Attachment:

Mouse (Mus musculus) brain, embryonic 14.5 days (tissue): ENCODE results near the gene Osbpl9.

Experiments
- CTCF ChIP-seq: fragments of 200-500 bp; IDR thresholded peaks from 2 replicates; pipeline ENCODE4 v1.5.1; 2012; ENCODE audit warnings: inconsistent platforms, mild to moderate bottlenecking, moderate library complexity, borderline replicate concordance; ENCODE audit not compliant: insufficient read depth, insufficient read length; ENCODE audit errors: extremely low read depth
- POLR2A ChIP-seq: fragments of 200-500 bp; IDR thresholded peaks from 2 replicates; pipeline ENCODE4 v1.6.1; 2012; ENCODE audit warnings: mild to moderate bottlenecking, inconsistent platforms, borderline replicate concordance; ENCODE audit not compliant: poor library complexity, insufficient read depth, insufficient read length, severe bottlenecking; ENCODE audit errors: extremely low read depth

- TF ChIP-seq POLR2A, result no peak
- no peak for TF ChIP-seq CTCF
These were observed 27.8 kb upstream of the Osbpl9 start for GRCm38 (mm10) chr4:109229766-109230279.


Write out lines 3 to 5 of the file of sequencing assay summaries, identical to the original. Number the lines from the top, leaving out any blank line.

- CTCF ChIP-seq: fragments of 200-500 bp; IDR thresholded peaks from 2 replicates; pipeline ENCODE4 v1.5.1; 2012; ENCODE audit warnings: inconsistent platforms, mild to moderate bottlenecking, moderate library complexity, borderline replicate concordance; ENCODE audit not compliant: insufficient read depth, insufficient read length; ENCODE audit errors: extremely low read depth
- POLR2A ChIP-seq: fragments of 200-500 bp; IDR thresholded peaks from 2 replicates; pipeline ENCODE4 v1.6.1; 2012; ENCODE audit warnings: mild to moderate bottlenecking, inconsistent platforms, borderline replicate concordance; ENCODE audit not compliant: poor library complexity, insufficient read depth, insufficient read length, severe bottlenecking; ENCODE audit errors: extremely low read depth

- TF ChIP-seq POLR2A, result no peak